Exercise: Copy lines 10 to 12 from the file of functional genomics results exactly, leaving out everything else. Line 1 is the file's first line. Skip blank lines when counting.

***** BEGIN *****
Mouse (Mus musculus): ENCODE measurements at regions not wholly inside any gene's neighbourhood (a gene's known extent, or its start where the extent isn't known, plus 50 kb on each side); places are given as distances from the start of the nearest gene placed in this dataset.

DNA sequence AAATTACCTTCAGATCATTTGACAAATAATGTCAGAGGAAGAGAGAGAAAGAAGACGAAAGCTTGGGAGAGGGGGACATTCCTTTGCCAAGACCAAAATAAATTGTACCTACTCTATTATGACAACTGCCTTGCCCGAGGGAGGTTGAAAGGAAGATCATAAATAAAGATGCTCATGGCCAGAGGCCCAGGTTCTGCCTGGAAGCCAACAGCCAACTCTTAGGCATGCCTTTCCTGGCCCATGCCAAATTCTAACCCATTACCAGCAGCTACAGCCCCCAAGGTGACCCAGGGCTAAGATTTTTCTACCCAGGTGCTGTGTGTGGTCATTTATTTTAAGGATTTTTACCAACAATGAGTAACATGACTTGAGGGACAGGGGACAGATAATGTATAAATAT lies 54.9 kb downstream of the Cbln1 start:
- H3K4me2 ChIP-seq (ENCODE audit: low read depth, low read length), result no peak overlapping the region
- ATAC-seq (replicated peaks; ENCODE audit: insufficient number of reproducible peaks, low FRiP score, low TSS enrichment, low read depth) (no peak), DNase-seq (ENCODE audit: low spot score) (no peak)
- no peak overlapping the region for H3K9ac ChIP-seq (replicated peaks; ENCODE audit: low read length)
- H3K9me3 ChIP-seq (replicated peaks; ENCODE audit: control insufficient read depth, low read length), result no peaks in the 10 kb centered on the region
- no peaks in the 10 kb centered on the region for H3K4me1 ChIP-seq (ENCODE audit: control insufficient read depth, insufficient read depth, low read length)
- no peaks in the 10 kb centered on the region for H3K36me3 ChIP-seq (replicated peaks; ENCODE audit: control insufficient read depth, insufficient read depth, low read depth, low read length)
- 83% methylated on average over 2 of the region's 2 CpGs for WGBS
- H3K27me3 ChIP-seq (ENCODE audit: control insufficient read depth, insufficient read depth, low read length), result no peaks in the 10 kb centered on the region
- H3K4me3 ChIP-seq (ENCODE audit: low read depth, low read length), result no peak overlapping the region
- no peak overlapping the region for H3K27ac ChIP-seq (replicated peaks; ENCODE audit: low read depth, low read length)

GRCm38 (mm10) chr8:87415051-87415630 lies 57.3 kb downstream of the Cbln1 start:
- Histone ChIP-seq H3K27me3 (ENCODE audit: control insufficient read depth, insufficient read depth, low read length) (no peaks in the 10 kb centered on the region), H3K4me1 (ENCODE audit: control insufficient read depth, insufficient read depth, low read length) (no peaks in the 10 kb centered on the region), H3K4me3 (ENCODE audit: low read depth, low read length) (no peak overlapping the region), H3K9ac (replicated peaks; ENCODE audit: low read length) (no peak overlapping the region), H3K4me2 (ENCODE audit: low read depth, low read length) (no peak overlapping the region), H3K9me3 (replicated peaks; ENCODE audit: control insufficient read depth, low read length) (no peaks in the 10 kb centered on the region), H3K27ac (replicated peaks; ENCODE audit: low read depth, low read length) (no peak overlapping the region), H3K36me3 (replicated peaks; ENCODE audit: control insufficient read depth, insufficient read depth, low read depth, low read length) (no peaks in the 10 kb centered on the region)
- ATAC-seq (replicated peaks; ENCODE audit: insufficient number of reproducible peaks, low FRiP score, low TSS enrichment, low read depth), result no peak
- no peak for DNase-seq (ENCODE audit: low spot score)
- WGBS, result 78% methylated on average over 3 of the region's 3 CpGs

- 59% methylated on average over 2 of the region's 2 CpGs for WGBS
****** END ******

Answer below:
- H3K27me3 ChIP-seq (ENCODE audit: control insufficient read depth, insufficient read depth, low read length), result no peaks in the 10 kb centered on the region
- H3K4me3 ChIP-seq (ENCODE audit: low read depth, low read length), result no peak overlapping the region
- no peak overlapping the region for H3K27ac ChIP-seq (replicated peaks; ENCODE audit: low read depth, low read length)